The Law of Fives is Never Wrong.

Quite happy with the response from my last post.  Well, mostly.  Debate is good, and I can handle being called a dickwad from people I respect and an asshole by people I don’t.

(If you’re wondering, Jason called me an asshole.)

It’s cool.  The point of the blog/upcoming podcasts is to get some new voices out there in the D&D community.

…and honestly, I thought we’d be mostly ignored.  After Wednesday, Jason and I were like “oh crap – people are looking at this!  That means we need to actually make it pretty!”.  I guess we’re married to the name now, too.

Anyway, thanks for playing with us.  I still think my greater point was missed, but that’s okay – you probably think I’m whiny.

Enough preamble, I’d like to talk about one of my key mindsets about gaming.  We’ll call this the Law of Fives.  As we all know, The Law of Fives is Never Wrong.

*ahem*

  1. It is nigh-impossible to find 5-6 people you actually enjoy playing with.
  2. If somehow you do, it’s impossible to find someone to DM for that group.  If you do, that “someone” is probably you.
  3. Once you get rolling, someone will drop from the campaign for one reason or another.
  4. Eventually, one of your players will want to derail your campaign by introducing their own (or another game altogether).
  5. Even if you are able to keep the same group together in the same campaign, making every session just isn’t going to happen.

I can hear it now – you have a great group that’s been together for years.  That’s great.  I want you to realize something: What you have is very, very special.

Just like most long-time players, I can think back to a time in my youth when my friends and I would meet at a set time and explore a fantastic world that came from someone’s imagination.  We saved the world, the six of us, and we did it together.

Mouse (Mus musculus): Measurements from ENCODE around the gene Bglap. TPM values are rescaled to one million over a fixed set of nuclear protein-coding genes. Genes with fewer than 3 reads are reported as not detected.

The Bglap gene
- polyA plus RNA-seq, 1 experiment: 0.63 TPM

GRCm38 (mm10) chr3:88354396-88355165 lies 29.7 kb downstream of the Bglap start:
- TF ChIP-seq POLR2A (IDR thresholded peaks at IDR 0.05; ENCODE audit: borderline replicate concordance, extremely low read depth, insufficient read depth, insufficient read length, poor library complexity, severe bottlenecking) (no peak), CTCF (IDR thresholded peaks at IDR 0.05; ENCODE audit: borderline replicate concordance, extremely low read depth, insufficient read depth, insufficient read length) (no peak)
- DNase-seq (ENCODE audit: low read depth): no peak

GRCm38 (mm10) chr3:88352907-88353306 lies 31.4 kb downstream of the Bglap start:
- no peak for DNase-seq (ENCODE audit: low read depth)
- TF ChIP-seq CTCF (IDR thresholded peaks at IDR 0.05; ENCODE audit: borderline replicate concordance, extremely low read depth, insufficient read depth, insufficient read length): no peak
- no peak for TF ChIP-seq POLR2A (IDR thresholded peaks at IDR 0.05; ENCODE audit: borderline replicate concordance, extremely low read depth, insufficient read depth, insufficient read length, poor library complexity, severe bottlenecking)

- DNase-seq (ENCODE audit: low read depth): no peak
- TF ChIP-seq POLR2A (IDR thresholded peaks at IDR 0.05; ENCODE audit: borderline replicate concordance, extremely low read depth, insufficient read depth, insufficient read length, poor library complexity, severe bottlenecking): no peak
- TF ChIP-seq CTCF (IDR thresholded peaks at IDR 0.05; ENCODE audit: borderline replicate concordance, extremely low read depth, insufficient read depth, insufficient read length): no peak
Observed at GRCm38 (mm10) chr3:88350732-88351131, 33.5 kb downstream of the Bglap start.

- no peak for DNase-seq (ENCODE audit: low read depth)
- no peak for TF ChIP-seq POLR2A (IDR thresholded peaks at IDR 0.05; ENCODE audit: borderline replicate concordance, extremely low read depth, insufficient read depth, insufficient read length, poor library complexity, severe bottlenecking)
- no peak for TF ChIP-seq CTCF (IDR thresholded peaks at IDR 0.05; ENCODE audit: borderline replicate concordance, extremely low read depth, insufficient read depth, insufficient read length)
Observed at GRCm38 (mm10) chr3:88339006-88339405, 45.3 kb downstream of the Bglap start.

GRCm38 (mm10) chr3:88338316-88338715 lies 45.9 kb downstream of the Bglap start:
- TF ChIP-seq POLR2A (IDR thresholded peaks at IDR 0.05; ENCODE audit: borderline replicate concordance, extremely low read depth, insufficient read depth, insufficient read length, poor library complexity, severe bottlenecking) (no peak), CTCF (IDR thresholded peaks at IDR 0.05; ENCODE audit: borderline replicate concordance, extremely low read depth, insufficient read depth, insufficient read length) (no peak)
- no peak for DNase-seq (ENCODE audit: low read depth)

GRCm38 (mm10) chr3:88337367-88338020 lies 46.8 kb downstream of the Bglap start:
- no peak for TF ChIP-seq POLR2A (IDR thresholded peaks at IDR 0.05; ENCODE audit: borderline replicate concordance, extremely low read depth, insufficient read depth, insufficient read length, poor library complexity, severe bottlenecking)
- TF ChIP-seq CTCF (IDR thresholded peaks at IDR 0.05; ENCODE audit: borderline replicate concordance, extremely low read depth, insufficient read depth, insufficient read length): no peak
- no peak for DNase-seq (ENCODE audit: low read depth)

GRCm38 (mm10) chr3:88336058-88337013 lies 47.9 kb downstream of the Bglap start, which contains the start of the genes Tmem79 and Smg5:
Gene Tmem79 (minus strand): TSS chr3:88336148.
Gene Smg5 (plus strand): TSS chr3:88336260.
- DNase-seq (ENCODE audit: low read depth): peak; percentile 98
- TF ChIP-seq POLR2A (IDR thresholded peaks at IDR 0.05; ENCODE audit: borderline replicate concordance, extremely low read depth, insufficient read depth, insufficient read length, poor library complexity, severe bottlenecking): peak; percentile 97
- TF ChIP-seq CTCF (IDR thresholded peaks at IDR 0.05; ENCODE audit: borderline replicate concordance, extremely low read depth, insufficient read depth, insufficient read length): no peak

I can’t do that, now that I’m in my mid-thirties, with a family and job responsibilities.  That was a wonderful time in my life, but I can’t go back – and every time I’ve tried it I’ve only gotten frustrated.  We’ll have a set day/time going, then someone changes jobs and that day doesn’t work anymore.  Or someone moves.  We get busy with kid’s activities, church, the in-laws.  Forget playing late on a work night – and the weekends are filled with the things we can’t do during the week.  Sure, I can carve out the time to play – and you can carve out the time to play – but can we carve out the same block of time, consistently?  Even if we could, that’s great if we’re playing a 2-player game… but can we get another 4 people to do the same?  4 people that aren’t creepy?

Maybe in middle school… not now.  Even if you could, you need to play with weirdos (one day, I’ll tell the Shadowrun story) before you find that group you want to play with.

Oh, it can happen on the short-term – but if you get going, eventually someone’s going to pipe up and say “hey, I had this great idea for a campaign – would y’all like to play in it?”